German Shepherd x  Belgian Shepherd eat garlic on a daily basis
 3.0 Health Benefits of Fresh Garlic
  • Anti-bacterial;
  • Antibiotic (broad spectrum);
  • Anti-carcinogen, garlic contains germanium - an anti-cancer agent;
    • Garlic helps to prevent a variety of cancers such as: bladder cancer, colon cancer, prostate cancer, lung cancer; rectal cancer, stomach cancer.
    • Garlic is also used to treat some forms of cancer such as bladder and prostate cancer.
  • Garlic helps to regulate blood pressure;
  • Heart health support to prevent:
    • Heart disease;
    • Heart attack;
    • Hardening of the arteries;
  • Helps strengthen the body's defenses against allergies;
  • Helps regulate blood sugar levels;
  • High cholesterol reduction;
  • Garlic is high in vitamins, minerals and nutrients:
  • Calcium, Potassium, Zinc;
  • Protein;
  • Vitamin A, B, B2, C;
  • Garlic is an aid to fighting and treating:
    • Asthma;
    • Environmental allergies'
    • Diabetes;
    • Diarrhea; 
    • Fatigue;
    • Liver, heart and kidney disease;
    • Maintenance of healthy liver function;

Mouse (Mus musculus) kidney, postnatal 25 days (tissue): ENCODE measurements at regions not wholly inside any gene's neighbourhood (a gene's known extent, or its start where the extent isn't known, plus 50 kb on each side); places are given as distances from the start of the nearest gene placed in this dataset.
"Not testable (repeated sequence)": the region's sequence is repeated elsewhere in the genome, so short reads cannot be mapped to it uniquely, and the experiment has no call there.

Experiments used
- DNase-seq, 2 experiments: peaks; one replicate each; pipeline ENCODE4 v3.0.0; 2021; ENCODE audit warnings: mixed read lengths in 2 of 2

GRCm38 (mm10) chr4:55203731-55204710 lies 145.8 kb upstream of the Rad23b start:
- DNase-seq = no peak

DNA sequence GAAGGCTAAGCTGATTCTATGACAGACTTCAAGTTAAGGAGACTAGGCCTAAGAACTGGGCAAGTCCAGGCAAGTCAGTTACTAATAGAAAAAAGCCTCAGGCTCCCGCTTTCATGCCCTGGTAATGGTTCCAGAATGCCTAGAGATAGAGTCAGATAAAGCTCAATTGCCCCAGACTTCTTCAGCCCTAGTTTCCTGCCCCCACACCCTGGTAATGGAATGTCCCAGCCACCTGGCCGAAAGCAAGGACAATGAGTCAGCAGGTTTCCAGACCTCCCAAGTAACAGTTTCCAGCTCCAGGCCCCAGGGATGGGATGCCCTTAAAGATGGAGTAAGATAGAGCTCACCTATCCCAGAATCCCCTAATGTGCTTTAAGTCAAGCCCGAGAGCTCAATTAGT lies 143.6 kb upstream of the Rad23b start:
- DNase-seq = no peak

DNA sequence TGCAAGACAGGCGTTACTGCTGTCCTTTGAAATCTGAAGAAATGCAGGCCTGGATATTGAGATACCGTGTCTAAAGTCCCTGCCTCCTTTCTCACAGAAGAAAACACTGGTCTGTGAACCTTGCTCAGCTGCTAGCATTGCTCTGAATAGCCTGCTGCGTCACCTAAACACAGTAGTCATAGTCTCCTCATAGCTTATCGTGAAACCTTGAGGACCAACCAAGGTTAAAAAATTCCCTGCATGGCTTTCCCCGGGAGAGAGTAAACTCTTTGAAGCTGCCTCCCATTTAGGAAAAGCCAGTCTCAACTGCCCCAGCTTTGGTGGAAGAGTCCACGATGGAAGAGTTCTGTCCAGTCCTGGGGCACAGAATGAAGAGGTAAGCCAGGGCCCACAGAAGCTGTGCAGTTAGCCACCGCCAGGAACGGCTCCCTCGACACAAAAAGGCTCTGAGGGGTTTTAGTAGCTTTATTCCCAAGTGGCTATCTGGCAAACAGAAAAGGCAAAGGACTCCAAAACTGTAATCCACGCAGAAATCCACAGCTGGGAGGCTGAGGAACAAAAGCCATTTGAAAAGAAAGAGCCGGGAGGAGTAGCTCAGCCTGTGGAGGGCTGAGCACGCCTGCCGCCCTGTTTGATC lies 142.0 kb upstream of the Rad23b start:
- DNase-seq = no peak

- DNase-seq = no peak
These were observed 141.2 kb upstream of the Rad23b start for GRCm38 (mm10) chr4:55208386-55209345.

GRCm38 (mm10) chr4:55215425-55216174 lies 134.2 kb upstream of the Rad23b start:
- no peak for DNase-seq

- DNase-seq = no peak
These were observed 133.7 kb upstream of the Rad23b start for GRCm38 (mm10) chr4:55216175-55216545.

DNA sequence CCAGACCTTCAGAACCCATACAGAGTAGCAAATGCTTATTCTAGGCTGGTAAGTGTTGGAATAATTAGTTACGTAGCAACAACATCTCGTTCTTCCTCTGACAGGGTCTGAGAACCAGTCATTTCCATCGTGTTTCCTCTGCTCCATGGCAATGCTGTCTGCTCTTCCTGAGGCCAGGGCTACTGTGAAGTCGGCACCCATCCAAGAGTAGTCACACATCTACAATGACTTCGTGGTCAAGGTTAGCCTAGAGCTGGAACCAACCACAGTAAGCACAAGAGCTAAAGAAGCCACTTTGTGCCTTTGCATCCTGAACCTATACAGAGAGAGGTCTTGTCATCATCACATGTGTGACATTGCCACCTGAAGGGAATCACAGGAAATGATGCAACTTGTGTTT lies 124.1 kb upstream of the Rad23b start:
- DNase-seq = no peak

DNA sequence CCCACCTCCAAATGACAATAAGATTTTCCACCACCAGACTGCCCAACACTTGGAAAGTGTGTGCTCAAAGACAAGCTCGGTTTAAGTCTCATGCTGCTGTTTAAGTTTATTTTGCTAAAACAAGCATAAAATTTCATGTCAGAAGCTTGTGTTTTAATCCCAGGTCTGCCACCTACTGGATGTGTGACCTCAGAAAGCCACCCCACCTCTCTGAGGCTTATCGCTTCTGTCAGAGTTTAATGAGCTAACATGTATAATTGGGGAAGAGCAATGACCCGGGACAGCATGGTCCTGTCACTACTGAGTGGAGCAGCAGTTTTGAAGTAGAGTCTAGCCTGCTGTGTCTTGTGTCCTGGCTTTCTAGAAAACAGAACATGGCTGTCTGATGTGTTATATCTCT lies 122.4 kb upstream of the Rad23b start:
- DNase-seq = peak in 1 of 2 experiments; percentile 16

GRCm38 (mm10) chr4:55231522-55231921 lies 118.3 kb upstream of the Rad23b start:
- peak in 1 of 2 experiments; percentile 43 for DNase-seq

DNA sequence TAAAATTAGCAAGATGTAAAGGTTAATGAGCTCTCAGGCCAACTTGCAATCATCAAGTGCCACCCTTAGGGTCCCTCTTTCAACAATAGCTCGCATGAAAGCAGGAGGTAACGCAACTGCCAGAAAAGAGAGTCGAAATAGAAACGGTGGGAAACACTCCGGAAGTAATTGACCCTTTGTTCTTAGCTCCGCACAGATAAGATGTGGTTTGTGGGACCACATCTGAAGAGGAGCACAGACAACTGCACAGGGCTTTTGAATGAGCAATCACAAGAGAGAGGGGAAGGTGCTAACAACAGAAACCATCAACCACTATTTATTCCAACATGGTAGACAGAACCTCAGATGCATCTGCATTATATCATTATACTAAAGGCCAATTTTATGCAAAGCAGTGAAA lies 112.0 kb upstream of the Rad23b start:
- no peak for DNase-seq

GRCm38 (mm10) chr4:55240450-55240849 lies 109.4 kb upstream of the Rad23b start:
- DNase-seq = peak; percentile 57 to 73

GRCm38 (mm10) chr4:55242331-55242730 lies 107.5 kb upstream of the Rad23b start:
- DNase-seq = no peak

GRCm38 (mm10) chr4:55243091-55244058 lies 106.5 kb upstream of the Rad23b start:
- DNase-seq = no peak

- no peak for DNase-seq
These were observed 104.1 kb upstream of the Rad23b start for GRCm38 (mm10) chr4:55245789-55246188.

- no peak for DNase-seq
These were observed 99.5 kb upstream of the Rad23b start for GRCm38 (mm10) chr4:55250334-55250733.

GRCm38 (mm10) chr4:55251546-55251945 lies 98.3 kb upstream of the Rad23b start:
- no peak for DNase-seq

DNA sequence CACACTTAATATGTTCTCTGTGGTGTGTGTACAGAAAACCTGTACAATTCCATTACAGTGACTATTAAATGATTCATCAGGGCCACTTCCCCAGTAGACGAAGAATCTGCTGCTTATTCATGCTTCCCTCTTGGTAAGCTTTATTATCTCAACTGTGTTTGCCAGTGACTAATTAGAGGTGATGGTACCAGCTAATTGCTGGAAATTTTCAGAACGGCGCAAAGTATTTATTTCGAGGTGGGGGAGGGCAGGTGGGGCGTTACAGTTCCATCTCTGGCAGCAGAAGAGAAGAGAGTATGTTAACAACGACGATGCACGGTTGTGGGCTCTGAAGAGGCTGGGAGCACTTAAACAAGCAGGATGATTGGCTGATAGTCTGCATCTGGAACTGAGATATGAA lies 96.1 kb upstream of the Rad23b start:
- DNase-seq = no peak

• Ear infections and ear mite infestations;
    • Stress.
  • Garlic is a natural:

4.0 Active Medicinal Ingredients in Garlic
Garlic contains multiple sulphur-inclusive compounds. Allinn and another enzyme ‘alliinase’, both present in garlic, but contained in separate cells gain the opportunity to combine and create a new enzyme called ‘allicin’ when garlic is chopped, crushed, minced or chewed. Allicin (an anti-biotic, anti-bacterial, anti-cancer, heart healthy enzyme) is the most beneficial of the healthful enzymes in garlic.

5.0 Activating the Medicinal Properties
Use Fresh Garlic and Prepare it As Follows...
  • Chop, crush, mince or press/bruise the fresh garlic, and then;
    • Allow to sit at room temperature for at minimum five (5) minutes and better ten (10) to fifteen (15) minutes;
    • This gives the allinn and alliinase sufficient time to undergo the enzymic reaction that creates allicin - the medicinal ingredient in garlic;
    • Mix the garlic into your dog's food in his/her bowl and its now time for your dog to eat;
    • The medicinal properties remain active for up to one (1) hour after you have activiated them;
    • After one hour has passed the medicinal properties begin to degrade which is why it is improtant to use fresh prepared garlic. 
6.0 Forms of Garlic You Should Not Use

Dry, Dehydrated, Powdered, Mixed Garlic, Supplement
  • Do not add garlic in a mixed form to your dogs diet  - i.e. garlic steak spice 
    • May contain fillers, sugar, salt and herbs or spices, food colouring and other additives that are not safe for dogs to consume;
    • Dehydrated, powdered garlic, or preserved minced garlic intended for culinary use has been degraded from processing and it's medicinal qualities are lost - it's only remaining purpose is to please the human palate - don't give these forms of garlic to your dog as they offer no benefit.